Just three weeks after Anthony Caldwell opened his Dorchester, Massachusetts restaurant 50Kitchen, the pandemic hit.
“We went from this place being jam-packed, music bumping, people eating their food, to lights out,” he remembers.
For Caldwell, 50Kitchen wasn’t just a labor of love. It was his triumph over a lifetime of hardship and, in his view, fulfillment of a greater mission. He grew up in public housing, started selling drugs at the age of 13, and spent most of the ‘90s in prison. Eventually, he landed a cooking job in a minimum-security facility and was hired as a line cook at Legal Sea Foods. When he interviewed, he didn’t know what a line cook was. By the time he left, he’d mastered every station.
After leaving prison, Caldwell struggled with alcohol addiction and began having suicidal thoughts. One afternoon, as he was watching the YouTube performer 50 Tyson with his friends, he blurted out during a drunk rap session, “Bump 50 Tyson, I’m 50Kitchen, the boss with the sauce.” 50Kitchen had a nice ring, he thought.
In 2011, he heard a voice tell him that if he stopped drinking, he would have his own kitchen by the time he turned 50. In 2017, at 49 years old, he won an entrepreneurship competition to join CommonWealth Kitchen, a shared kitchen space building a food economy grounded in racial, social, and economic justice. He left a steady job as a chef at Harvard to finally launch 50Kitchen, a Southern American and Asian fusion-style restaurant.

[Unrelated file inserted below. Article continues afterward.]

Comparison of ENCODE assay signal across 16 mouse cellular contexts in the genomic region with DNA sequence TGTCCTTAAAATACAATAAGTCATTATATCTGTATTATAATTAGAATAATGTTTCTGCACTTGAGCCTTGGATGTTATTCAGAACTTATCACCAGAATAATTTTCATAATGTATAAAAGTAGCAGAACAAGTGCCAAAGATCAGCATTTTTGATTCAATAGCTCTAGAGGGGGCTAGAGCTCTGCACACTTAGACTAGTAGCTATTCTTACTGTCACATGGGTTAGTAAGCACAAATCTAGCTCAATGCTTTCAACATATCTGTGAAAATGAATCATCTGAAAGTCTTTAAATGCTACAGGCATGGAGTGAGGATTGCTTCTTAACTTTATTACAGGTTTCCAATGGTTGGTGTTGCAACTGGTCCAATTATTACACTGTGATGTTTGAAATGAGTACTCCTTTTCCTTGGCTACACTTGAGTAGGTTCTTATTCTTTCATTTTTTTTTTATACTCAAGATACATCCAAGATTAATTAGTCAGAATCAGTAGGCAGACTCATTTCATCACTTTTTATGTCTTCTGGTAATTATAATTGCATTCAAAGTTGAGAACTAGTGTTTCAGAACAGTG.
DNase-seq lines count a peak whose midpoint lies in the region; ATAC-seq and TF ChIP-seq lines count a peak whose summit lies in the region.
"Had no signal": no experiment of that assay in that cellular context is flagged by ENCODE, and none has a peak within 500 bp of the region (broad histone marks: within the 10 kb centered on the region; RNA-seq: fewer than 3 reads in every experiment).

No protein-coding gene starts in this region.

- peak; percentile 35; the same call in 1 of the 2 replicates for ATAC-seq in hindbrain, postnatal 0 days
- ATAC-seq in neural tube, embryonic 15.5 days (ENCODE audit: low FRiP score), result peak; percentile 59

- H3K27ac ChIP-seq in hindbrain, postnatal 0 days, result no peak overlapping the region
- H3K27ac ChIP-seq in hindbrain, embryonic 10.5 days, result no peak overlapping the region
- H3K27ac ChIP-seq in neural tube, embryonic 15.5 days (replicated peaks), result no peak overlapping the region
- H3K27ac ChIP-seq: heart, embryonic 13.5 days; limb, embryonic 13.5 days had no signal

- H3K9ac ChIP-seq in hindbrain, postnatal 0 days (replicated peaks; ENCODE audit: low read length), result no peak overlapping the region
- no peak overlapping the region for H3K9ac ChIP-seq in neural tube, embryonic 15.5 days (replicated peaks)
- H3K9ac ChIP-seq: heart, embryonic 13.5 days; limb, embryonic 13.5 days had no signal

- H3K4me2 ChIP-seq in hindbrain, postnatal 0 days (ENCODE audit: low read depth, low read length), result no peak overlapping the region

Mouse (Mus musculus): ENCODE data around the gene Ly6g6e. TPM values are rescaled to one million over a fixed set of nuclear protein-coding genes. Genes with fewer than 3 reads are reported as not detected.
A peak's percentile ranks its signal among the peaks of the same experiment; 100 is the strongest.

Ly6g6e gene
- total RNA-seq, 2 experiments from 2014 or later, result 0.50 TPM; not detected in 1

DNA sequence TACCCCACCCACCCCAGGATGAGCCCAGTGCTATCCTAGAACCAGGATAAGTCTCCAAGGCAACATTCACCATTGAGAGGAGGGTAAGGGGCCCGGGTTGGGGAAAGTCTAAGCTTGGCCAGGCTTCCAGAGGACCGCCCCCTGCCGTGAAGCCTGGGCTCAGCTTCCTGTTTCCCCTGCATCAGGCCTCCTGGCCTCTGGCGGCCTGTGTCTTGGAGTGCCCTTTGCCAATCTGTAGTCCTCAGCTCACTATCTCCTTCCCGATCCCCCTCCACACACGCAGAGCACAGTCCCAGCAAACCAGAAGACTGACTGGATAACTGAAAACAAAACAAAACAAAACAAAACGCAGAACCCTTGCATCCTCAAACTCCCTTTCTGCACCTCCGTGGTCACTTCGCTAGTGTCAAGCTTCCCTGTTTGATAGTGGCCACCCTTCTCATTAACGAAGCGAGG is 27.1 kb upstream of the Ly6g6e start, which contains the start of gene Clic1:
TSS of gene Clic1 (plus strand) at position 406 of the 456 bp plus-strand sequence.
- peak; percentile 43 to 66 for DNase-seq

Caldwell may be the owner, but he sees 50Kitchen as God’s restaurant—and during the pandemic, when more people needed help than ever, giving back was his top priority. Here are five ways he showed up, adapted, and kept going for his community.
1. Stay flexible to stay open
When COVID-19 shut down restaurants across the country, like most operators, Caldwell panicked—but he didn’t let fear stop his dream in its tracks. He closed 50Kitchen for just three weeks, and he’s been open ever since.
“I put the boxing gloves on,” he says. “All the hell that I’ve been through, I need a little more than COVID to shake me.”
He cut hours of operation to match demand, posting on social media to gauge people’s interest. Eventually, he opened for two five-hour days a week. Flexing hours allowed him to run with fewer staff members, reducing labor cost.
50Kitchen also introduced takeout and delivery services and, leveraging the city of Boston’s temporary outdoor dining program, built a patio. From July to October, Caldwell’s outdoor business boomed, and he expects it to do the same this summer.
While he feared failure, he knew people were depending on him. “I had to come up with a game plan where I can punch COVID in the mouth, get past it, defeat it, and keep the doors open and still keep people safe.”
2. Feed those in need
When Caldwell pitched his restaurant concept in 2017, he emphasized that he wanted to help others. The pandemic presented new opportunities. Through CommonWealth Kitchen’s CommonTable initiative, which leverages local food businesses to feed families in need, Caldwell prepared meals for his most vulnerable neighbors. So far, the program has distributed more than 130,000 meals to the Salvation Army and other organizations.